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Sm:YCOB crystals first used in a new concept of laser experiments

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New concept laser technology has been demonstrated by Professor Liejia Qian’s group in Shanghai Jiao Tong University (SJTU), based on the novel Sm:YCOB crystals developed by the nonlinear optical crystal research group in Shanghai Institute of Ceramics, Chinese Academy of Sciences (SICCAS), recently. Amplification of broadband chirped pulses, corresponding to a pump depletion of 70% and an inner signal efficiency of 47%, has been achieved in a typical Gaussian pump case, exceeding the efficiency of the previously reported state-of-the-art OPA (Optical parametric amplification) experiments, reaching the high level of conversion efficiency of the conventional SHG and THG, and was published by OSA (Optica 2015, 2 (11), 1006-1009).

Broad gain bandwidth and high conversion efficiency are two key characteristics of ideal high power laser, and determine the peak power. Currently, intense chirped-pulse amplification (CPA) lasers rely on two distinct types of optical amplifiers: conventional laser amplifiers based on Ti:Sapphire and optical parametric amplifiers, with characteristics of high efficiency and broad bandwidth respectively, however, not being able to keep these two advantages simultaneously. To reach high peak power close to a petawatt, a new concept laser technology, termed “quasi-parametric amplification (QPA)“, has been proposed by Qian’s group. This QPA scheme is a variant of OPA, in which a new type of nonlinear optical crystals (QPA crystals) with strong idler absorption were used to replace the traditional OPA crystals. The depletion of idler will fundamentally inhibit the detrimental backconversion effect and establish an ideal environment for chirped-pulse amplification with high conversion efficiency and broad gain bandwidth. Therefore, in this manner, the signal efficiency approaches the theoretical limit as the input signal and pump intensities are increased, and the backconversion effect is fundamentally obstructed, enabling robust amplification against phase mismatch.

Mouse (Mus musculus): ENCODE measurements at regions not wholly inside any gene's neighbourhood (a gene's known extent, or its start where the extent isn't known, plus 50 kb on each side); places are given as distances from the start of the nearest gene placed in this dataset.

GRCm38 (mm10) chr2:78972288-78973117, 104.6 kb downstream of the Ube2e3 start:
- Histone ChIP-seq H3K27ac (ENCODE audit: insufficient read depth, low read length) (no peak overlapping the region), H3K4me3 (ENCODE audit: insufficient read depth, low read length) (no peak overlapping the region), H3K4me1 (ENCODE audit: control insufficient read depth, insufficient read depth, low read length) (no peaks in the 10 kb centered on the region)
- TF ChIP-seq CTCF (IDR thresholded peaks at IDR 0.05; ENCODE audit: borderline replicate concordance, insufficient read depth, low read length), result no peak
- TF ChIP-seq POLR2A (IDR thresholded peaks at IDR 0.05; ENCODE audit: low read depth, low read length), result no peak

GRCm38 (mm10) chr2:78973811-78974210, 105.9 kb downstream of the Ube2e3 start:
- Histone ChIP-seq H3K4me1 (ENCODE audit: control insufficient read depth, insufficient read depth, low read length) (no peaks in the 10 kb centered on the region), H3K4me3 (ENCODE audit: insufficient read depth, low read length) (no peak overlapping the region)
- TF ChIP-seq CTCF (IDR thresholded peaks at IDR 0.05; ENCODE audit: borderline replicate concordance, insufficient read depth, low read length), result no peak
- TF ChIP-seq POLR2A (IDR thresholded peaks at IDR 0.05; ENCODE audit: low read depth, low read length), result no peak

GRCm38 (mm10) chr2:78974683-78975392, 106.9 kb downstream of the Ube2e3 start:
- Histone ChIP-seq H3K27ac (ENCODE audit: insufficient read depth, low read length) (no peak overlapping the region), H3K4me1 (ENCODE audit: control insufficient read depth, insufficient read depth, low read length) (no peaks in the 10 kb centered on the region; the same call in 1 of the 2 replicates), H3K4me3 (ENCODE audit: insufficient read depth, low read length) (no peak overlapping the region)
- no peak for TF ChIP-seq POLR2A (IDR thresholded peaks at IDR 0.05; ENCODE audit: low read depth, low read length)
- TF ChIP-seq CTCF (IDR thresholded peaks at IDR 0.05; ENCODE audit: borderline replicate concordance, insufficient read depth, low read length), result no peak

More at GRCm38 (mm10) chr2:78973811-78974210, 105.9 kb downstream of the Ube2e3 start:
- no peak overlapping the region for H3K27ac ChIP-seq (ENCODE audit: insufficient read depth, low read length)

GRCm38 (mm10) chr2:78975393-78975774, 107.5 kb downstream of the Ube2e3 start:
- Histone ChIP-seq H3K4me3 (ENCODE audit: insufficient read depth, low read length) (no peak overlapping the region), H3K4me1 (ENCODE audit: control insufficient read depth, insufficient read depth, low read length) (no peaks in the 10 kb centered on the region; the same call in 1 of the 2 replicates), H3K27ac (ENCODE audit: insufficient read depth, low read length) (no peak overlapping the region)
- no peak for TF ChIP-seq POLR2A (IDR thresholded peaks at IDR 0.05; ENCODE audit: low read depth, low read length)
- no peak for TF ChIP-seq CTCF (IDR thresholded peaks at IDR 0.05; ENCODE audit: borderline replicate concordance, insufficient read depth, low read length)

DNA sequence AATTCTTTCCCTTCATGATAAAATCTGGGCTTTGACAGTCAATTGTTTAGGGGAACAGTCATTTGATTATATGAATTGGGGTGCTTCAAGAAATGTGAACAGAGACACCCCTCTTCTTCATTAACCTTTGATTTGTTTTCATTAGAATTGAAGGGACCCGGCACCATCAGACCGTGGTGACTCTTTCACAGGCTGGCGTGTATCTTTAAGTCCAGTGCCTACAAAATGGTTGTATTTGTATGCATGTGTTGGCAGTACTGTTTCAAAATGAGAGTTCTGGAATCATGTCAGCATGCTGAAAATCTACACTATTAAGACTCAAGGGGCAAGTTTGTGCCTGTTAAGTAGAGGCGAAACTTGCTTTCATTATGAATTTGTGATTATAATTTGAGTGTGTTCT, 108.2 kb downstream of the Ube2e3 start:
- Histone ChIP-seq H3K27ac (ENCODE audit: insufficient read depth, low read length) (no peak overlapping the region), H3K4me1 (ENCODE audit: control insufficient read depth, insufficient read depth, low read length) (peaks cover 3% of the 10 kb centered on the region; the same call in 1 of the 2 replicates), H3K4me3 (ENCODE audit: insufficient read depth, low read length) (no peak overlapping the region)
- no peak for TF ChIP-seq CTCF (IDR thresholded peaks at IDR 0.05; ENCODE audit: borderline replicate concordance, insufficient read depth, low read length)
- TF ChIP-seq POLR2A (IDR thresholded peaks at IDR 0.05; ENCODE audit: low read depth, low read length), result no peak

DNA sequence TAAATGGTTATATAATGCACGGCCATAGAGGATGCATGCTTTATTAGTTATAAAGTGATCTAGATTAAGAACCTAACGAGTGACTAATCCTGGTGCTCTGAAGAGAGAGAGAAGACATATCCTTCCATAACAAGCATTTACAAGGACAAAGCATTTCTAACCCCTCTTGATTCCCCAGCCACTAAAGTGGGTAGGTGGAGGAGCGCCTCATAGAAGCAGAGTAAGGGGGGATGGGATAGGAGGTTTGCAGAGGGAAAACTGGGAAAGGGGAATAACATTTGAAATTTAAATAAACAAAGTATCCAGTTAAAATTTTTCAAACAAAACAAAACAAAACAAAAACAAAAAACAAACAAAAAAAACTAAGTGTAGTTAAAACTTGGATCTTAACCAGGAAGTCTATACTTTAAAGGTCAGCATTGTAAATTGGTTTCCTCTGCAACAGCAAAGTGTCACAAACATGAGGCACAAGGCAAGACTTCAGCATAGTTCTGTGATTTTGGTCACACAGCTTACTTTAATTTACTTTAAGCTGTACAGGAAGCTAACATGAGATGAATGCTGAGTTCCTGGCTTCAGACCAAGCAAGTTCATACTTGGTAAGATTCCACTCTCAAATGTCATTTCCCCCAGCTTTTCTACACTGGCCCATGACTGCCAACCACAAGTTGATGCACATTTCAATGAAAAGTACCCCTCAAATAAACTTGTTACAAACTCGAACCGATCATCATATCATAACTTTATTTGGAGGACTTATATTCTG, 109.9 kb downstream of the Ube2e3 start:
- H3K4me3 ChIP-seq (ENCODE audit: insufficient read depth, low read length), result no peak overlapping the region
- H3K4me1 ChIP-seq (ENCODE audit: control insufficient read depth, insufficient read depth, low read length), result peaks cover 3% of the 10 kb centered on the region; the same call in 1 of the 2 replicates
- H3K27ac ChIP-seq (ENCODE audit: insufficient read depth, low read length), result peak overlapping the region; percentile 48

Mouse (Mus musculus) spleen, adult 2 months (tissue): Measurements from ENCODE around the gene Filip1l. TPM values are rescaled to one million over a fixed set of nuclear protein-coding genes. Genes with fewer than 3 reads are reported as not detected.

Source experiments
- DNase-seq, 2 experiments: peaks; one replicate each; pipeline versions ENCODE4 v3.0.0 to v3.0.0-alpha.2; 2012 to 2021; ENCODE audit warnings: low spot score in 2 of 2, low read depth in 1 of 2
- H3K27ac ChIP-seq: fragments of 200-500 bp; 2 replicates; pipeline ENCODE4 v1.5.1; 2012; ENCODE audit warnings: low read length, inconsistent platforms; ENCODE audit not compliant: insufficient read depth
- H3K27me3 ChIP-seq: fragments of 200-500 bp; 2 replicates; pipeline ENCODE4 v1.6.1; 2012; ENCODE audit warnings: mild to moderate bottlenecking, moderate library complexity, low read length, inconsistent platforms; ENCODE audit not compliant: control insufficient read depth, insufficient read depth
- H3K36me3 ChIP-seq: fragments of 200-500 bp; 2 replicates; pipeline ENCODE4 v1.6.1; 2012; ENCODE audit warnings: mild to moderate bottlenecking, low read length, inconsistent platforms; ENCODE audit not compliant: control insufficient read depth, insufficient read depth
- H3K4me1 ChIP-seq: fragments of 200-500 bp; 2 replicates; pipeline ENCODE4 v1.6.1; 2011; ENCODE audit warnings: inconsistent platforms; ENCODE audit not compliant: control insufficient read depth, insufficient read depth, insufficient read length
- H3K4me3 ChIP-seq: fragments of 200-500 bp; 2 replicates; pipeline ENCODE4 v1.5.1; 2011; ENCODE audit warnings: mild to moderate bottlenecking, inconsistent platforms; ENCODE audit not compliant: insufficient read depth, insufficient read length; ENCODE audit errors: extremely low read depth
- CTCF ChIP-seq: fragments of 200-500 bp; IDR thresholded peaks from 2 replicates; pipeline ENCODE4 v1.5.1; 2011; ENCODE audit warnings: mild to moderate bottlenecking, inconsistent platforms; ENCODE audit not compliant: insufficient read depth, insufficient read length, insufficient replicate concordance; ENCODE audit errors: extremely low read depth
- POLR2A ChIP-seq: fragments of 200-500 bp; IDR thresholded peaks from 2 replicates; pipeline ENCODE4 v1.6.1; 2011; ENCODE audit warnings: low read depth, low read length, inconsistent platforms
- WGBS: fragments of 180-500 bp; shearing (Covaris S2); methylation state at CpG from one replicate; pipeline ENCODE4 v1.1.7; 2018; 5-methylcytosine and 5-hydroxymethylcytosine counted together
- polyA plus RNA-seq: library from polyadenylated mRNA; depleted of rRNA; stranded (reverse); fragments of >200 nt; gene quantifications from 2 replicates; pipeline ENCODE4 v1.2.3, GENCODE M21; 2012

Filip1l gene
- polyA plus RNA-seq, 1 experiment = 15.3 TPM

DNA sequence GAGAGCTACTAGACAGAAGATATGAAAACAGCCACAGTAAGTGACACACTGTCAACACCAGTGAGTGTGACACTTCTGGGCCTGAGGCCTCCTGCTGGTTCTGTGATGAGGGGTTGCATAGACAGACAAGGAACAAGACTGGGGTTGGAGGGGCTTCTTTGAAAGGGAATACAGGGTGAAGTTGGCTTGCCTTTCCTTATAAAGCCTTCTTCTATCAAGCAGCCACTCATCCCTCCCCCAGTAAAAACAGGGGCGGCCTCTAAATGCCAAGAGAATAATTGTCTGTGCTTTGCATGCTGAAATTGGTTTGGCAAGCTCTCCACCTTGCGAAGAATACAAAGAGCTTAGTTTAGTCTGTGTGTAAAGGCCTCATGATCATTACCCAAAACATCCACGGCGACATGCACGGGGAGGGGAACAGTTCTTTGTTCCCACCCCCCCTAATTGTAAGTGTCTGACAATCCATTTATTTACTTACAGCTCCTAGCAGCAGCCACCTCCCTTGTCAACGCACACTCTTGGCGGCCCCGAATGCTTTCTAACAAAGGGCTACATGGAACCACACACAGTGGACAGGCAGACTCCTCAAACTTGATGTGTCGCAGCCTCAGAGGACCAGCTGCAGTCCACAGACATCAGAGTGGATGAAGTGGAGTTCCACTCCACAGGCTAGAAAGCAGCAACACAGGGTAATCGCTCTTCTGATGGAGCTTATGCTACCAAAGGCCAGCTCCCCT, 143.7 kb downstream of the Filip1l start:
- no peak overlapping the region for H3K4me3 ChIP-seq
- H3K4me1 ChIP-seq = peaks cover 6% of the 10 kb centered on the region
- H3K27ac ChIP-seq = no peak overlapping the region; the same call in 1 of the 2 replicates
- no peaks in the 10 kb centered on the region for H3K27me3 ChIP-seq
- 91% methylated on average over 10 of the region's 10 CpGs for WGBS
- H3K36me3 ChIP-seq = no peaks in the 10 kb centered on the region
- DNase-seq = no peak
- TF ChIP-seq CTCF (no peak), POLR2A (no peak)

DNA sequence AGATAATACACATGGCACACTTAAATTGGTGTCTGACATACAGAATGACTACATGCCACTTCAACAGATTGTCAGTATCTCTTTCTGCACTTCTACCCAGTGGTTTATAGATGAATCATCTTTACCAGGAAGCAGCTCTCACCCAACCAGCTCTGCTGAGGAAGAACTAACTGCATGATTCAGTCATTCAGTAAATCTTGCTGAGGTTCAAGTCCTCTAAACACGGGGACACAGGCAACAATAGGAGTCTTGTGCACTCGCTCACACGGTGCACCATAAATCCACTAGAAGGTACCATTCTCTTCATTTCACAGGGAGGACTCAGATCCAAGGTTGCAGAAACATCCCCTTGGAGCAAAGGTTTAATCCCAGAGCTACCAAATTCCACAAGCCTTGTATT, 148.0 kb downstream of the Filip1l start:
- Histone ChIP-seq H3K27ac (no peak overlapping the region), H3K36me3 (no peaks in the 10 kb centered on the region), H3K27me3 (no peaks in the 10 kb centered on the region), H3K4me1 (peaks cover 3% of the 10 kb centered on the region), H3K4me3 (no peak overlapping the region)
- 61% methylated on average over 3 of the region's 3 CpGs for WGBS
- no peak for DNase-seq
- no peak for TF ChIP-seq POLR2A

To verify the new concept QPA scheme, novel nonlinear crystals which are highly absorptive at the idler wavelength and transparent at the pump and signal wavelengths must be designed and grown to meet the requirements of QPA firstly. The dedicated nonlinear optical crystal is indispensable for broadband QPA working at the magic phase matching (MPM) wavelength, as noncollinear MPM is not supported in the edge absorption regions by currently available crystals. A novel nonlinear crystal which features high transmittance at around 532 nm and 800 nm and high absorption at around 1572 nm, has been developed in SICCAS, based on the substrate’s nonlinear optical properties, structure compatibility, doping level, segregation effect and other factors. The yttrium calcium oxyborate (YCOB) crystal has been selected as the substrate crystal, because of their excellent nonlinear optical coefficient and large structure compatibility compared to conventional nonlinear crystals such as LBO and BBO. The rare-earth ion Sm3+ has been doped into the YCOB crystal, which led to absorption spectrum covering the idler wavelength of MPM. Growth and properties of Sm:YCOB crystal were published by RSC (CrystEngComm. 2013,15, 6244-6248).

The novel idea of those works will enlighten the design of various frequency conversion processes and QPA crystals used in different wavelengths.

Fig. 1 The photograph of as-grown SmxY1-xCOB crystals with different Sm3+ concentrations (left) and their absorption spectra along the Y-axis direction at the wavelength from 1200 nm to 1700 nm.

Fig.2 (a) Schematic of the experimental configuration, (b) signal efficiency versus seed intensity for OPA (black circles) and QPA (red squares). The seed signal and pump were set to a similar beam size of 5.0 mm × 1.6 mm. (c) Normalized signal efficiency as a function of the phase mismatch ΔkL for OPA (black circles) and QPA (red squares), where both measurements were performed at their highest efficiencies. (d),(e) Recorded signal spectra of OPA (QPA). The black (red) curve corresponds to a seed intensity of 6.5 (325) kW/cm2; the grey region represents the seed signal spectrum. (f ),(g) The compressed and Fourier-limited pulses in OPA (QPA) for a seed intensity of 6.5 (325) kW/cm2.

Fig. 3 Measured signal (squares) and idler (circles) efficiency versus seed intensity for QPA. The black (blue) dashed line is the theoretically predicted signal (idler) efficiency. The seed signal (pump) beam was set to a 800 (620) μm diameter, and the pump intensity was fixed at ~3.0 GW/cm2.

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